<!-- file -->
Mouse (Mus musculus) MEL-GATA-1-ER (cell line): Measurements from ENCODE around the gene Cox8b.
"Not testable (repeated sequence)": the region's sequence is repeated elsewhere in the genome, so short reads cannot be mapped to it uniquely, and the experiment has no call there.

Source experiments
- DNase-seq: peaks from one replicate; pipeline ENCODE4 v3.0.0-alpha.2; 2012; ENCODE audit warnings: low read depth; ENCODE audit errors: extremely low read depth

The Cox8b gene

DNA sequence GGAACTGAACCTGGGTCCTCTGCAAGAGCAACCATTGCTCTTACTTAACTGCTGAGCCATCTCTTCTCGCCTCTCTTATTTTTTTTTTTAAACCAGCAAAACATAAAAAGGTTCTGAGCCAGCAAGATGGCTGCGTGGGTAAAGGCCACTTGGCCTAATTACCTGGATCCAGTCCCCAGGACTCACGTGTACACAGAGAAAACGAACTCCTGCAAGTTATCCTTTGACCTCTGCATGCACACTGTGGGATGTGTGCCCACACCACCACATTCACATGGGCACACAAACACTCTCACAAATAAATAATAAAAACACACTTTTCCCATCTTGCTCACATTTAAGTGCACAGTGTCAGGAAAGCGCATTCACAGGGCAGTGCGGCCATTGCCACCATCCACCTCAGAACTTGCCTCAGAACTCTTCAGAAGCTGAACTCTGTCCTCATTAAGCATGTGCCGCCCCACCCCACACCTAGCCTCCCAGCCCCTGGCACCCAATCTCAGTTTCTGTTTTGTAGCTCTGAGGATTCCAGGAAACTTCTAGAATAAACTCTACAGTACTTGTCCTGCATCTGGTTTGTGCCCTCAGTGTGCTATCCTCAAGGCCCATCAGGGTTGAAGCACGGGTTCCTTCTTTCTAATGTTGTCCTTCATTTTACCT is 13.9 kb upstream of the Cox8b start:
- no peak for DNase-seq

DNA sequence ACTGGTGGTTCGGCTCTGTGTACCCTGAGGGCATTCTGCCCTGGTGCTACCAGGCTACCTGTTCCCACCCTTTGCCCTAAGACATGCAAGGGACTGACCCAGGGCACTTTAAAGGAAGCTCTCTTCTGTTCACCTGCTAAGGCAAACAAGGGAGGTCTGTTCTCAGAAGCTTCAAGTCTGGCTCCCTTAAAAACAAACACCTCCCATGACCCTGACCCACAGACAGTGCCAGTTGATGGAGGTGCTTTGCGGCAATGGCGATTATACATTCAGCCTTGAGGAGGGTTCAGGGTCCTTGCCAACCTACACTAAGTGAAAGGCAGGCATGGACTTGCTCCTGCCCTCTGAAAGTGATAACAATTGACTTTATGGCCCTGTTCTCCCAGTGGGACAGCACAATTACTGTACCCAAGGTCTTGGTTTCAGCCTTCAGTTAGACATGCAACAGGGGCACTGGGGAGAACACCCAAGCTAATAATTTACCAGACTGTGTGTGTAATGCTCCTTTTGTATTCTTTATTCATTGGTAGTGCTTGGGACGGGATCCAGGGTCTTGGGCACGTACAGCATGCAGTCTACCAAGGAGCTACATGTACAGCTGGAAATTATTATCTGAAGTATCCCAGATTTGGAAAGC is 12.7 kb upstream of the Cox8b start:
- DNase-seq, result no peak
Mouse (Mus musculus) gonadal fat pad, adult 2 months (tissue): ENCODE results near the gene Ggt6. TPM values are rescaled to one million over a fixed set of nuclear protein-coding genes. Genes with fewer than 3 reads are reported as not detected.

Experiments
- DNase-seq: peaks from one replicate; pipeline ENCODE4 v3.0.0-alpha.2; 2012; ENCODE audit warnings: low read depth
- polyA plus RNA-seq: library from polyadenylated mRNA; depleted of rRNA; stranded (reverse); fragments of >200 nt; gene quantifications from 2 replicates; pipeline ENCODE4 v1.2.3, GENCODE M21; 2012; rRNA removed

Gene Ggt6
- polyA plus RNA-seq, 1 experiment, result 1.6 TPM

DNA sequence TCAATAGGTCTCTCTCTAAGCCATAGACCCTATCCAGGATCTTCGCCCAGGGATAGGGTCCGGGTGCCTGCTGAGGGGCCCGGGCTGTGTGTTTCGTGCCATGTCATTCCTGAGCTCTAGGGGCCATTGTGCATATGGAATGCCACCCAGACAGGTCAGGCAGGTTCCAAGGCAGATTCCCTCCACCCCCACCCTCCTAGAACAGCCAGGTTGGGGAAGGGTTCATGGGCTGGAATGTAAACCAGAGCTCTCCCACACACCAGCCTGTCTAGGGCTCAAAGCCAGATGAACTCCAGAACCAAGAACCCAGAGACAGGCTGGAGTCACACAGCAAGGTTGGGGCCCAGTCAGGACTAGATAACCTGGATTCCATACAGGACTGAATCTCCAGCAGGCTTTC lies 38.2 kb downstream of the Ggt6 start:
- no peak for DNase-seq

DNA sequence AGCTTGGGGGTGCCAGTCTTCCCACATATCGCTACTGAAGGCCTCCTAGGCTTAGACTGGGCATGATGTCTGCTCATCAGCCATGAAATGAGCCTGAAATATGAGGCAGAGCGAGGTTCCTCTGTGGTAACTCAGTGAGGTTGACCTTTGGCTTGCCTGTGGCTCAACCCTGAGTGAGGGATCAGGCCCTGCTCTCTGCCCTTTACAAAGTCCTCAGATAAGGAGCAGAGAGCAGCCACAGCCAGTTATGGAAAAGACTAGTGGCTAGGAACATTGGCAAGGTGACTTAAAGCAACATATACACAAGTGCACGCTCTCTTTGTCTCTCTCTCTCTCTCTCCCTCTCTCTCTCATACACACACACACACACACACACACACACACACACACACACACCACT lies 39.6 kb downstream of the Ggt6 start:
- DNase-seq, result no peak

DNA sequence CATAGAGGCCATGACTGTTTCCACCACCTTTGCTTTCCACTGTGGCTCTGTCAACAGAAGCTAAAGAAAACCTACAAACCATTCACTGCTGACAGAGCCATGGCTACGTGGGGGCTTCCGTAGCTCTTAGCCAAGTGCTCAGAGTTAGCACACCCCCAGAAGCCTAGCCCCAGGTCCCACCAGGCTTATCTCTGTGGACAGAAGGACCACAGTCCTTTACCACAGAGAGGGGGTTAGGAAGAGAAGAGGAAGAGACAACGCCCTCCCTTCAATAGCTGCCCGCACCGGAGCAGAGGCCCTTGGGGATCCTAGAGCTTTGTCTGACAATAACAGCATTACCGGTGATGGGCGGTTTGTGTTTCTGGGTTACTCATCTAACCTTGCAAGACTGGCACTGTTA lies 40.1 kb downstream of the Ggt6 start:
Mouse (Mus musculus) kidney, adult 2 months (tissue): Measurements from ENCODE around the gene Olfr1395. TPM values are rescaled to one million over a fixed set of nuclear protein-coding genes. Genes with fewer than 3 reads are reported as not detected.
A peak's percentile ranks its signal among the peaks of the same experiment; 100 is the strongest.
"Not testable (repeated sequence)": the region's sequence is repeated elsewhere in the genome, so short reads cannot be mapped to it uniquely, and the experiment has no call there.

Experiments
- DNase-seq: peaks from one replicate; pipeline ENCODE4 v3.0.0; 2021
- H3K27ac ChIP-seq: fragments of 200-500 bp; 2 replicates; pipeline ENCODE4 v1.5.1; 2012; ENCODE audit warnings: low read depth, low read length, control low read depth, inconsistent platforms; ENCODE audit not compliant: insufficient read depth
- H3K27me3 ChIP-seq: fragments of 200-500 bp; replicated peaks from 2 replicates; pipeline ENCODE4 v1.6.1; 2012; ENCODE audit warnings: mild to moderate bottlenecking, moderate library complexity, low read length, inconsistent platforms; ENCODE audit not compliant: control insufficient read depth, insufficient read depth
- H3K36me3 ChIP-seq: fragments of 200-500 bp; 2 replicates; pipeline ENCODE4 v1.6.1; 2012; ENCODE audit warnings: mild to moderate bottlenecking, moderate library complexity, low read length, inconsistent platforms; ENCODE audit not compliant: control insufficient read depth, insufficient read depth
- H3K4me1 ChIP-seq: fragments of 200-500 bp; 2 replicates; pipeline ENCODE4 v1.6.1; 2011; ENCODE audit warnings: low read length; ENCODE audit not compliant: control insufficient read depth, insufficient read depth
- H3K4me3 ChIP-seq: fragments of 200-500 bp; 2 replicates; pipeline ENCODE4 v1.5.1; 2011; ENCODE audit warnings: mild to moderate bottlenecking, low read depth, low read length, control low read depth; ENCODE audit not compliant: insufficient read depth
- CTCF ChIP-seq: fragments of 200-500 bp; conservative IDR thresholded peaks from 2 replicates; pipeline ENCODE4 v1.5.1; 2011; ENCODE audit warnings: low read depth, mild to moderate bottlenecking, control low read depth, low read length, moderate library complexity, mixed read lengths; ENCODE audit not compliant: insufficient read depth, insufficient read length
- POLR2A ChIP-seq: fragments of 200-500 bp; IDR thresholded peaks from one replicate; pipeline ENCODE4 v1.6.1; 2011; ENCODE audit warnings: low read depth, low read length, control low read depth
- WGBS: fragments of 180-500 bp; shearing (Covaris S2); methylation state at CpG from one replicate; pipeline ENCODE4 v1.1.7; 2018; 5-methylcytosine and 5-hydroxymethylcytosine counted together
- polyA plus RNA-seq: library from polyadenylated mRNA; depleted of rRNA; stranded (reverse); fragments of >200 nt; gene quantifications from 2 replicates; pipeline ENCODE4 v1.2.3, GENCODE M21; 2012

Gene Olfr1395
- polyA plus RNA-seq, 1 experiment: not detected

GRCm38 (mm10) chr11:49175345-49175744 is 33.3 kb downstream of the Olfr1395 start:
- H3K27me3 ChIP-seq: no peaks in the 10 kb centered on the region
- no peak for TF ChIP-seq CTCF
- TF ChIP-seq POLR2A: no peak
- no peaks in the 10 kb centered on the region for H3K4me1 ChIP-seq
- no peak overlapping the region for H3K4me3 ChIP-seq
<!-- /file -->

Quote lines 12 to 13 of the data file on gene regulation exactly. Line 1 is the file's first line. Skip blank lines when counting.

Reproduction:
- DNase-seq: peaks from one replicate; pipeline ENCODE4 v3.0.0-alpha.2; 2012; ENCODE audit warnings: low read depth
- polyA plus RNA-seq: library from polyadenylated mRNA; depleted of rRNA; stranded (reverse); fragments of >200 nt; gene quantifications from 2 replicates; pipeline ENCODE4 v1.2.3, GENCODE M21; 2012; rRNA removed